Suppose you are an employee of a given organization and you need to build a document to send to a client. For the sake of urgency, it's a big client. And this client is considering your organization as an option among several competitors. No pressure, though. So you fire up Microsoft Word and start composing. It sure is a great tool, isn't it? In fact, your organization loves the Microsoft Office family of products so much that they forked over all the cash they could for all the fully-integrated solutions Microsoft could offer them. It's so easy and convenient for you now and you can do it all from anywhere you need. Sounds good, right?

In this document you want to visually represent some ideas. So you fire up the integration with Microsoft Visio and put together some wonderful charts and graphics to clarify what you're saying. You use various other plugins and whatnot to decorate your document even more, making it as clear and professional as possible. All the while you're basking in the wonderful set of fully-integrated tools that allow you to do this. You finish your document and proudly send it off to the client.

They reply saying that they can't open the attachment. They asked for a Word document, and you sent them something that looks like a Word document, but when they try to open it they get errors about the version of Word and something about Visio, which they don't even have, and even when they get it to open it seems to be missing a lot of information.

Did you have to convert something when embedding it into your document? Did you have to save it in a special way? Well, yes and no. In that particular scenario, yes, you should have performed some extra step to "flatten" your document and save it all down in a more transportable format. But, more to the point, no, you should not have had to do anything extra. Your organization's fully-integrated solution failed. The client wanted a document, but what you ended up sending them was a document with external dependencies.

Don't feel bad, it happens to lots of companies. And unfortunately it ends up being a serious hindrance for a lot of developers working for those companies. And it leads to such gems as this:

My Manager: We use [insert tool here] because it integrates with Visual Studio, makes things a lot easier.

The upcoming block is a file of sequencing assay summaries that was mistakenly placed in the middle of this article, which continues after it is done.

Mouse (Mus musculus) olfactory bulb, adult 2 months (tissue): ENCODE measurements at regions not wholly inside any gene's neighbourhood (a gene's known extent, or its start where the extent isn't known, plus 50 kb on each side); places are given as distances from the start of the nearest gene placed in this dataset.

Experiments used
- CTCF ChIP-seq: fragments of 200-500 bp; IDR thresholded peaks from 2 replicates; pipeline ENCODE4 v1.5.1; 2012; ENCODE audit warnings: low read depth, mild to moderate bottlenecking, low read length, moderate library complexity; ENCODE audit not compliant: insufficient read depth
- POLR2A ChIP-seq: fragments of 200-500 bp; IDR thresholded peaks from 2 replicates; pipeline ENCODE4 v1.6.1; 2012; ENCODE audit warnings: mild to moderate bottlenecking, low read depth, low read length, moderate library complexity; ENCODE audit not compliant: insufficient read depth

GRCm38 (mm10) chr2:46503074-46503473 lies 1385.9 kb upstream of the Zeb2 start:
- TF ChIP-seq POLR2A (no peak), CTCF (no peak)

Me: Then I guess we're going to need [insert tool here] installed on the build server if we want any kind of continuous integration.
My Manager: No can do, the license would be too expensive.
Me: Well, if we switch to [other tool], which is free even for commercial use, then we can completely script it out and automate it. We're not really deeply vested in [insert tool here] yet anyway, so switching now wouldn't be difficult.
My Manager: No way, we already spent a lot of money on [insert tool here]. The decision was already made.
Me: Yes, but it's getting in the way. It... doesn't appear to be making things easier at all.
My Manager: But it integrates with Visual Studio, which is what we wanted.
And so on, you can see where this is generally going. You can plug in your values of choice... testing libraries, source control, etc. The problem is always the same: integration to the point of interdependency.

And, honestly, why the hell would you want everything to happen inside your IDE? This makes your IDE a very integral (and very heavy) part of your build and deploy process. Do you want to install Visual Studio on the production servers in order to get certain pieces to work? Of course not. Then de-couple that shit right now.

Source control is a file system operation. It tracks changes to files. That's it. It doesn't need to know that different files mean different things in different contexts. It doesn't care. Your project file is just an XML file. It's not some magical container that the source control system should use to determine what's been changed.

Updating, building, deploying, testing, etc. Everything you do should be a separate and discreet component. Your QA department shouldn't have to open Visual Studio to run their tests. Your production deployment people shouldn't have to open Visual Studio to friggin' copy files to a server.

This isn't to say you can't have tools that integration. You just need to know what you're getting into. Take, for example, the build server at my last job. It ran a product called TeamCity (you may recognize them as the makers of ReSharper), which integrated with Subversion for source control. So your build server can watch your code and automatically update and run builds accordingly. Makes things easier, right?